The Fireball Observatory

by Administrator on 8 May, 2017 Turquoise Tails 837 Views
The Fireball Observatory

By Mike Smith

The next time you find yourself atop Sandia Peak, wandering dreamily from tramway to chairlift, from gift shop to overlook, or from restaurant to trail, take a moment to look for something just a little bit stranger – something like, oh, an observatory for airborne fireballs. You may not find any evidence of such a thing, but nevertheless, Sandia Peak was once a place where America tried to take action against what some believed was a coming invasion of interstellar craft.

Here, astride the 10,678-foot-high Sandia Peak, outside of buildings long since swallowed up by others, students and scientists from the University of New Mexico (UNM) once managed a humble, makeshift research station, studying such phenomena as atmospheric electricity. In early 1949, however, that station became a place to investigate the mysterious skybound apparitions known as green fireballs. These fireballs, burning lime green and bright, were sighted throughout the late 1940s and early 1950s, darting silently across the sky, and seemed unusual enough for even Life Magazine, on April 7, 1952, to speculate that they were not meteors or airplanes, but alien craft, from another world.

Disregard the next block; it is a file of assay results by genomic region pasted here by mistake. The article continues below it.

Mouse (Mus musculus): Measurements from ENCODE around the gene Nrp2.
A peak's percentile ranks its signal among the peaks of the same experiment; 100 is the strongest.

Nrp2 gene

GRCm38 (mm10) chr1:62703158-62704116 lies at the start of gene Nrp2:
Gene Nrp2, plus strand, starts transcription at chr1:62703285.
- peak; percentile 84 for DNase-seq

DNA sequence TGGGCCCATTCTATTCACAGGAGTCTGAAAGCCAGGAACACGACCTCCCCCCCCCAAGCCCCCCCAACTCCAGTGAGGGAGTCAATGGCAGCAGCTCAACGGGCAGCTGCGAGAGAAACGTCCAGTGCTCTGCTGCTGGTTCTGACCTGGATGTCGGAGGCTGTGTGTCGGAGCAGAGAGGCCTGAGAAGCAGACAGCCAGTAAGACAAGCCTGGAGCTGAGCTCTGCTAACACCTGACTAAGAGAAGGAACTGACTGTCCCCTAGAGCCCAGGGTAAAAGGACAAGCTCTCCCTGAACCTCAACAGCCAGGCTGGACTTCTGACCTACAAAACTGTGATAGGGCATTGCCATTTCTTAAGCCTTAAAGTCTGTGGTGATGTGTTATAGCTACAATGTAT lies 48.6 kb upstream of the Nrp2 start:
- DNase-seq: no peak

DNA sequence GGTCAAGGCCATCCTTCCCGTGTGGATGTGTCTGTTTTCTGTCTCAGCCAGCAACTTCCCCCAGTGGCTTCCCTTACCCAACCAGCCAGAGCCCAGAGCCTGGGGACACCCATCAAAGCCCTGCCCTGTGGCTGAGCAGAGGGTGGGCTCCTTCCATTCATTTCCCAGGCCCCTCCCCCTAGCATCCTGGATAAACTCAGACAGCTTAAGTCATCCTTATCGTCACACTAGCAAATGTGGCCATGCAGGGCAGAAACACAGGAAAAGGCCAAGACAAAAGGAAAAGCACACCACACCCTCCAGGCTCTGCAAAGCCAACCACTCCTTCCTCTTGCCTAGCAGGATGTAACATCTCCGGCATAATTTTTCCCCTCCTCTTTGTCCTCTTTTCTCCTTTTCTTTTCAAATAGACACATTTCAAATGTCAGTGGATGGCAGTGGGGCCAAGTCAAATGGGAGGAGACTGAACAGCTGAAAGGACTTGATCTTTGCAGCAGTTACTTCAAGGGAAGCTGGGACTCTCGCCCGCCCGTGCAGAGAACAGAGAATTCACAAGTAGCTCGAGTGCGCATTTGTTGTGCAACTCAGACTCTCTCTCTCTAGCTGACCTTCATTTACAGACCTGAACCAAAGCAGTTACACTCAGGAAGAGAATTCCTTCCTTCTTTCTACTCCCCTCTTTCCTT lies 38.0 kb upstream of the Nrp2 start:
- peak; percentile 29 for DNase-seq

A pilot out of Kirtland Air Force Base filed a report on December 6, 1948, about seeing “an unidentified object similar to a green flare . . . on the east slope of the Sandia Mountains near Albuquerque . . .”  The February 29, 1949 Los Alamos Skyliner reported green fireballs appearing multiple times over Los Alamos, “generally about 2am.”  The December 18, 1950 Albuquerque Journal told of an airline pilot (and his co-pilot) who allegedly watched for ten minutes as a green fireball circled Los Alamos before it sped away, turned white, and vanished. The February 12 and March 12 issues of the Alamogordo Daily News reported sightings of fireballs over Alamogordo. Other accounts told of mass sightings in Roswell and Santa Fe and additional sightings over Las Vegas and Taos. If there was to be an alien invasion, it seemed, New Mexico was where it would happen.

At the time, America was already experiencing a mania for all things UFO – thanks in small part to a field of debris found north of Roswell in 1947 – so it made sense that reactions to the fireballs leaned toward the otherworldly. The U.S. government launched Project Twinkle to investigate. As one part of that effort, UNM meteoritics expert Dr. Lincoln LaPaz, who initially believed the fireballs to be unmanned probes, set up a powerful camera on Sandia Peak to peer northward from the then-much-darker mountain, over the curve of the Earth, at the sky above Los Alamos.  

“I worked with Dr. Lincoln LaPaz of the University of New Mexico on an extended project at the university’s research station on top of Sandia Peak,” wrote Earl L. Zimmerman in a 1993 affidavit. “We were told the Air Force was concerned about ‘something’ being in the night sky over Los Alamos, and we took 15-minute exposures of the sky with a four-by-five Speed Graphic camera. We worked in three-man, one-week shifts, and Dr. LaPaz was in charge.”

Lasting several months in 1949, this work helped Project Twinkle conclude that most of the green fireballs could be explained by copper-containing meteors – but you can decide for yourself. The next time you visit Sandia Peak, go at night. Look down at the city lights, but also, look up. There, perhaps, might appear remnants of 1949, remnants of a mystery, remnants that will streak past, burn green, and disappear.

 

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